The waiting list in Ohio for Home and Community Based Services Waivers for people with developmental disabilities is complicated, confusing, and creates struggles for individuals served, their families, and advocates. It is not uniformly understood, nor administered objectively, according to many individuals served and their families.  (All good reason to “Fix the List”) There are currently just under 50,000 people with developmental disabilities on the waiting list in Ohio, with a median wait of 9.3 years for an I/O Waiver.  Those numbers are a bit escalated, as almost half of this number represents people who either:

  1. Already receive some level of services which are funded by their county
  2. Express no current unmet need, but are on the list in anticipation of a future need and long wait to receive a waiver.

There are people on the list who have an acute need. For some of these individuals, they are behind someone who may not have any unmet needs currently.  In order to expedite waivers getting to those individuals who most need them,  Fix The List, a coalition of family members, provider agencies, and county boards of DD has come together. This collaboration aims to develop a functional waiting list for HCBS Waiver Services in Ohio.  The coalition meets monthly to work on the issue, and in just over a year, has a proposed rule as well as an assessment tool.

The Rule

As of 2/14/18, Fix The List has generated. 5123-9-04: Home and community –based waivers waiting list. Read entire proposed rule here.  The rule defines “immediate need” as a situation that creates a substantial risk of harm to an individual if immediate action is not taken. These could be the loss of a caregiver, the imminent discharge from a facility or other change in housing, or as a direct result of the individual’s behavioral concerns or health needs.  It offers expectations for the role of the County Boards of DD in their administration of the assessment as well as annual auditing of their own individuals on the waiting list.  Considerations for meeting the needs of individuals with locally funded waivers, as well as the removal of individuals who no longer qualify from the waiting list is also discussed. It also discusses specific responsibilities of the County Boards of DD as well as the Ohio Department of DD.  Due process following the denial, reduction, suspension, or termination of a service is covered as well.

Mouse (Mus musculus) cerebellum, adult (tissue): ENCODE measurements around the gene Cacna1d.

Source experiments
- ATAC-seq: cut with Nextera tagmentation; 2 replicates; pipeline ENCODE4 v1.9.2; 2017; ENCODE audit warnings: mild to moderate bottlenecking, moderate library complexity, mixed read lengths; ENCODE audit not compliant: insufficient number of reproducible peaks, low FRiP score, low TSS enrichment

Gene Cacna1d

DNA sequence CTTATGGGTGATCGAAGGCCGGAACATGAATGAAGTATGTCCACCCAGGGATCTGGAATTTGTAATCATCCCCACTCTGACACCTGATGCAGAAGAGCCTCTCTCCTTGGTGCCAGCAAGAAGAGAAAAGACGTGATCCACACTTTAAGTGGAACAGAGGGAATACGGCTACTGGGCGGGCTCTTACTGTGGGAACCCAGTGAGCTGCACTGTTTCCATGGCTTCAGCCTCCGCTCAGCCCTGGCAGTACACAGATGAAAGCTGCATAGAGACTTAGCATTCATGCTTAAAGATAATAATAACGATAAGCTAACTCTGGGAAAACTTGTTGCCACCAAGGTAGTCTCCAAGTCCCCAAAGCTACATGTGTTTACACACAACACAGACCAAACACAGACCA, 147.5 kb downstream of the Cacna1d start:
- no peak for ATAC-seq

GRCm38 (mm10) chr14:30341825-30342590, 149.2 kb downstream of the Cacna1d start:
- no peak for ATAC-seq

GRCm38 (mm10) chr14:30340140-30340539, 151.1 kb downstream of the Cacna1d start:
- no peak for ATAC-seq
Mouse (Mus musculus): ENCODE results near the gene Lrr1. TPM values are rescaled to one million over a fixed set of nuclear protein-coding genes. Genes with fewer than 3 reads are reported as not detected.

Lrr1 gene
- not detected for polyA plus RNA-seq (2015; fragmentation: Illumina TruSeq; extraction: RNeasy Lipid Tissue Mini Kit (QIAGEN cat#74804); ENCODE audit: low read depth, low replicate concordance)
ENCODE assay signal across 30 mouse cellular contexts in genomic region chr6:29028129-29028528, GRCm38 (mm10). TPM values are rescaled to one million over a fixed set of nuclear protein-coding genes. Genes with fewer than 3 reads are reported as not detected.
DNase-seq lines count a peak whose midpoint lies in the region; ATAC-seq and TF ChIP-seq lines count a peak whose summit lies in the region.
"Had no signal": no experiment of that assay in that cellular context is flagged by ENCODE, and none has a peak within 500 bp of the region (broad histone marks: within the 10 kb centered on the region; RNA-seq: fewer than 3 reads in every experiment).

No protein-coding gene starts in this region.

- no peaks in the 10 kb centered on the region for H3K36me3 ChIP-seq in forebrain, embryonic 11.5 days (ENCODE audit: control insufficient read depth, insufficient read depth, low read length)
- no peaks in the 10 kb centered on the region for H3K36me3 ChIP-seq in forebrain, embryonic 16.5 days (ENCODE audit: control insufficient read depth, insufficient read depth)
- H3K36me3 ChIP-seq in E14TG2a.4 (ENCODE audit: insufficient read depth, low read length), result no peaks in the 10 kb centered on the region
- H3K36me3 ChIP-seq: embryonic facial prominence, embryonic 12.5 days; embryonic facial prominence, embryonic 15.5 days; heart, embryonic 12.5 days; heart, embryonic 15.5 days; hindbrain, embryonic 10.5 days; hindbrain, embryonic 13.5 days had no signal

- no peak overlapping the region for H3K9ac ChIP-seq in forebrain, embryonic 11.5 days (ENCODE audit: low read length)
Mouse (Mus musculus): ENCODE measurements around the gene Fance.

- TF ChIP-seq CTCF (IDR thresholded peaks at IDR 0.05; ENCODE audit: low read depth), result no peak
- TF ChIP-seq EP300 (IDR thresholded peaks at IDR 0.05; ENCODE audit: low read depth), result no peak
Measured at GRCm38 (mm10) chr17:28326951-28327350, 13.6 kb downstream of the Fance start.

The Assessment Tool

The Assessment Tool asks specific questions to better understand an individual’s difficulties as well as any changes in condition or situation that need to be considered.

Here are several examples of items on the assessment:

  • Does the person have behavioral, physical care, and/or medical needs that create substantial risk of harm to self/others?
  • ​Does the person have an ongoing need for limited/intermittent supports to address behavioral, physical, or medical needs in order to sustain existing caregivers and remain in the current living environment with existing supports?
  • Is the person facing substantial risk of harm due to potential loss or declining condition of existing caregiver(s)?
  • Will the immediate or current unmet need require enrollment in a waiver due to the lack of alternative resources to address the need?
  • Does the person require waiver funding for adult day or employment-related supports?

The tool differentiates between individuals with unmet immediate needs (the highest level of need/risk), unmet current needs, or neither. It considers an array of factors, including:

  • Individual’s current living arrangements
  • Current services
  • Risk of harm due to change in caregiver or living arrangement.
  • Declining skills
  • Behavioral concerns
  • Physical concerns
  • Medical concerns
  • Experience with Abuse/Neglect/Exploitation
  • Pending discharge from a facility
  • Needed funding for Adult-Day or Employment Supports

It is very prescriptive, in order to mitigate interviewer bias and offer a simpler and more direct evaluation. Supporting documentation is requested to validate certain responses. Worth noting is that the conclusion is not narrative and subjective in nature. Rather, an individual is sorted into one of four categories based on Yes or No responses to specific, critical items.

  1. The individual has unmet needs that require enrollment in a waiver at this time to address circumstances presenting an immediate risk of harm.
  2. The individual has needs that are likely to require waiver-funded supports within the next 12 months and will be placed on the waiting list at this time.
  3. The individual does not require waiver enrollment or placement on the waiting list as alternative resources are available to meet assessed needs.


  1. The individual is not eligible for waiver enrollment or placement on the waiting list, as he/she has no qualifying condition.

The Fix The List Coalition has made great strides to define and simplify the process for administering HCBS waivers to individuals in need.